Argentina may not be the most popular Latin American destination for investors historically, but the upper middle class economy is the third largest in the region and its impressive growth rates between 2003 and 2011 have made it increasingly important in recent years. This article will take a look at the country's economy, easy ways to invest, and other important considerations.
Difficult History with Investors
Prior to 1983, Argentina was led by a military dictatorship that caused significant economic problems in the form of sovereign debt. While the subsequent democratic government did its best to stabilize the economy, the debt proved difficult to service and inflation began to spiral out of control towards the end of the decade, peaking at 5,000% in 1989.
Throughout the 1990s, the government relied on aid from the International Monetary Fund (IMF) to provide it with reliable access to credit and guide its economic reforms. Government spending and corruption remains high, however, and the country eventually defaulted on $132 billion in public debt in 2001, causing turmoil for citizens and massive losses for investors.
Argentina's Post-2001 Recovery
Argentina's economy gradually improved after the crisis in December of 2001, growing at 7% to 9% per year between 2003 and 2011, with the exception of 2009. While the country restructured some $100 billion in bonds from 2001, investors have profited in recent years given that the newly issued bonds are linked to the country's gross domestic product (GDP).
However, many problems still remain for investors in Argentina. Creditors that refused to accept the debt swap in 2005 remain in constant battle to reclaim assets, while official consumer price index (CPI) estimates have been controversial since 2007. And, high inflation has been a persistent problem for the country that still spends a lot on public services and infrastructure.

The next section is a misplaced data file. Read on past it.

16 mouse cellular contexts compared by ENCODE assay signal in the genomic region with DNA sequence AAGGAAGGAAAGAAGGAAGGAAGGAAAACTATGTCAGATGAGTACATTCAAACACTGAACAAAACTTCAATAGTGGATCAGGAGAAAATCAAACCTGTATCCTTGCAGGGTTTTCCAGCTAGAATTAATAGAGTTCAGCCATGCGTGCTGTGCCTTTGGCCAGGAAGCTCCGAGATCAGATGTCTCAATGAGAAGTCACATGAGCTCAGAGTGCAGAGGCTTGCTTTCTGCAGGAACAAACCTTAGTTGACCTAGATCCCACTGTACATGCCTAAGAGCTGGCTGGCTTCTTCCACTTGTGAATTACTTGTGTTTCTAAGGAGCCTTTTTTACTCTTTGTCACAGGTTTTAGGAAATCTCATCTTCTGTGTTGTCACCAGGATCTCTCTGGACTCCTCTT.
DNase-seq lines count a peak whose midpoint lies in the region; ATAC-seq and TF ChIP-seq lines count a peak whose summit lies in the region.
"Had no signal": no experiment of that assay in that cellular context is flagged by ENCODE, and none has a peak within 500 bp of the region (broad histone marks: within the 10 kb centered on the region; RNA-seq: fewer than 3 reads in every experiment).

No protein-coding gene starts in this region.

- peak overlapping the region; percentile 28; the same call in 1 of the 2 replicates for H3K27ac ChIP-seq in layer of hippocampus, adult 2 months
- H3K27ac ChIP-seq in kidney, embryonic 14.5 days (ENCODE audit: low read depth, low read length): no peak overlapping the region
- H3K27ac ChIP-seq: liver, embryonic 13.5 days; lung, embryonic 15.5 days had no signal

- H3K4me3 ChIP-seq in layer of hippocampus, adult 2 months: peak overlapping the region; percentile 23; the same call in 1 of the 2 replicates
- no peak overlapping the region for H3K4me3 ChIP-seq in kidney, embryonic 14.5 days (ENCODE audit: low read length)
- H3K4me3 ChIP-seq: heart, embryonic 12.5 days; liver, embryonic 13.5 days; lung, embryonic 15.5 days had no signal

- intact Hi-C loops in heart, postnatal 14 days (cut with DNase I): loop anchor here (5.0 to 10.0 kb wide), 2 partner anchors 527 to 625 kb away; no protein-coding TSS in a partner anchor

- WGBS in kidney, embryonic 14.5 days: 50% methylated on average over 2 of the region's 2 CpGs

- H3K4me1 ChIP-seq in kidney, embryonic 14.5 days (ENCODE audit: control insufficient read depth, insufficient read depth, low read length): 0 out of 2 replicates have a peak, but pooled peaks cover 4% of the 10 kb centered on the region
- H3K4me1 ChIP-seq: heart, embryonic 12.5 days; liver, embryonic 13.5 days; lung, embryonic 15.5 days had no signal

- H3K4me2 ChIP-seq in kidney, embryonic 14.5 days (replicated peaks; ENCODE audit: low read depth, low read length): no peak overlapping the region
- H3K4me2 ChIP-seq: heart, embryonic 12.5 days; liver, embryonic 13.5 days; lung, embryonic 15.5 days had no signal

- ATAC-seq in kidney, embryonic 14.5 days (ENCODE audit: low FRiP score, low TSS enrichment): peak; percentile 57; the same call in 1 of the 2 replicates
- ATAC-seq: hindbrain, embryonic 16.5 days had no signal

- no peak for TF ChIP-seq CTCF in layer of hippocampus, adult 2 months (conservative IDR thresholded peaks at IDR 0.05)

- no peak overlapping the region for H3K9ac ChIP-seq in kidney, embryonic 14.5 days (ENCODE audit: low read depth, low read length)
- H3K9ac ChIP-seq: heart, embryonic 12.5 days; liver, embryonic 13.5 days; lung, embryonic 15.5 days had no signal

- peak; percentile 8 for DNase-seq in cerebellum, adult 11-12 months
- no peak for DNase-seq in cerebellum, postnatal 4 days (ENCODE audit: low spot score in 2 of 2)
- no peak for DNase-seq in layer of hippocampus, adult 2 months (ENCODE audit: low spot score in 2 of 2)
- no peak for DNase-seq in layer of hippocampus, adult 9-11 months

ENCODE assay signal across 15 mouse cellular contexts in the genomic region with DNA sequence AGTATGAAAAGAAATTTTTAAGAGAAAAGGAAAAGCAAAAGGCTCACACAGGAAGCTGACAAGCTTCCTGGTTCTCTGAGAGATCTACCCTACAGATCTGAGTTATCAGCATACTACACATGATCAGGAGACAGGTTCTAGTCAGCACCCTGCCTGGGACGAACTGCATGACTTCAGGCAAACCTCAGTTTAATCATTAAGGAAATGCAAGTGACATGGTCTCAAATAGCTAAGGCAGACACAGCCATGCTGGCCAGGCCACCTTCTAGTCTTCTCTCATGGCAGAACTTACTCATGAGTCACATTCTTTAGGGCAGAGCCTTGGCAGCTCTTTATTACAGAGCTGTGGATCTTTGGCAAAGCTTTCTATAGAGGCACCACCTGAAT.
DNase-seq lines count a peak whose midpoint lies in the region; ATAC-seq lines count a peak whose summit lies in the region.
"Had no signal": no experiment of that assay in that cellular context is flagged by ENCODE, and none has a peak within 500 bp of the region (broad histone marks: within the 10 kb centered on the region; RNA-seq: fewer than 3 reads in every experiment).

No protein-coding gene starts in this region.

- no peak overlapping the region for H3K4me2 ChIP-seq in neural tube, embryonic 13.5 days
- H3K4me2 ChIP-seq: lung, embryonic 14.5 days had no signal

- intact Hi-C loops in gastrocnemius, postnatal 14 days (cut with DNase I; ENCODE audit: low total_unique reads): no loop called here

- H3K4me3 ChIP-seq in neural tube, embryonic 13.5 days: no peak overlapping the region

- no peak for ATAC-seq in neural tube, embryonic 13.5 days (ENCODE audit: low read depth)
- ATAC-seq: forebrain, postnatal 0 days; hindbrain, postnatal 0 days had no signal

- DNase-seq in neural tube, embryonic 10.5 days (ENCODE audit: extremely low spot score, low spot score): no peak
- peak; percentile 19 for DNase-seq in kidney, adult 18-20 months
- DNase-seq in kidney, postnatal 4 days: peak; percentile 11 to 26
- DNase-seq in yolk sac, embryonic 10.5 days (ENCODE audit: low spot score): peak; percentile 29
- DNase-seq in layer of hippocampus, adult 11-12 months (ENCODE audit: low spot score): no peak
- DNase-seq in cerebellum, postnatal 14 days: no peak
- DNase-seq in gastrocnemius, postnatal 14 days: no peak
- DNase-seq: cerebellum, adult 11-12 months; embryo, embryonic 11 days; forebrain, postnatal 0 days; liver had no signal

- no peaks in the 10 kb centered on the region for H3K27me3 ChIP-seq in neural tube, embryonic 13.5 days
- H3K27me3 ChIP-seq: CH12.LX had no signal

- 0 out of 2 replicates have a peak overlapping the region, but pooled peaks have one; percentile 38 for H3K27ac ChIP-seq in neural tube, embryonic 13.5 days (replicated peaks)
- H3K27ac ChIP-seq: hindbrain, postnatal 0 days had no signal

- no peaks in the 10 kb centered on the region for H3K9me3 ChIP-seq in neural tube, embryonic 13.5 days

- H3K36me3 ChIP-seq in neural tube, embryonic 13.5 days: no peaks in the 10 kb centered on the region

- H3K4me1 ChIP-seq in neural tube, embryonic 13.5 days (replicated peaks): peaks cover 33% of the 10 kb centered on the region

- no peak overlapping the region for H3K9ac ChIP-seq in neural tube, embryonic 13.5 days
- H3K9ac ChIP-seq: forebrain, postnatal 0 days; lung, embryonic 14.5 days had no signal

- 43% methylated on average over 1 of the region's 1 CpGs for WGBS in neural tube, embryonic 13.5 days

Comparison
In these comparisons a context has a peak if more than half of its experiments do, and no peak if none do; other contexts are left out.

Invest in Argentina with ETFs & ADRs
The easiest way to invest in Argentina is using exchange-traded funds (ETFs), which offer diversified exposure in a single U.S.-traded security. Those looking for more specific investments can also purchase American Depository Receipts (ADRs), which are U.S.-traded securities that represent foreign stocks traded on Argentina's stock exchange.
The most popular Argentine ETF is the Global X FTSE Argentina 20 ETF (NYSE: ARGT), which holds the twenty largest and most liquid companies participating in the country's economy. As of September 2012, approximately 36% of these companies were consumer staples and 33% were materials, while the top three accounted for more than 10% of the portfolio.
Other ETFs with exposure to Argentina include:
- Claymore/BNY Mellon Frontier Markets ETF (NYSE: FRN) - 6.8%
- WCM/BNY Mellon Focused Growth ADR ETF (NYSE: AADR) - 5.5%
- Market Vectors Steel ETF (NYSE: SLX) - 4.5%
Some popular Argentine ADRs include:
- MercadoLibre Inc. (NASDAQ: MELI)
- Arcos Dorados Holding Inc. (NYSE: ARCO)
- YPF SA (NYSE: YPF)
Important Investment Considerations
Argentina represents a large and growing market in Latin America, with a robust economy that has rebounded well from a crisis in 2001. But, there are still many aspects of the economy that investors are not fully comfortable with, including the apparent lack of reliable inflation data. As a result, investors should be careful when allocating money into these investments.
Investors looking into the Global X FTSE Argentina 20 ETF (NYSE: ARGT) should also be aware that the fund's top holding (Tenaris SA) represents 18.7% of its portfolio. Notably, this company is involved in the steel industry, which means that the ETF could have significant exposure to this industry, which may not correlate fully with the Argentine economy.
In the end, investors should carefully build Argentine exposure into a diversified stock portfolio, with the safest bet being the diversified ETF.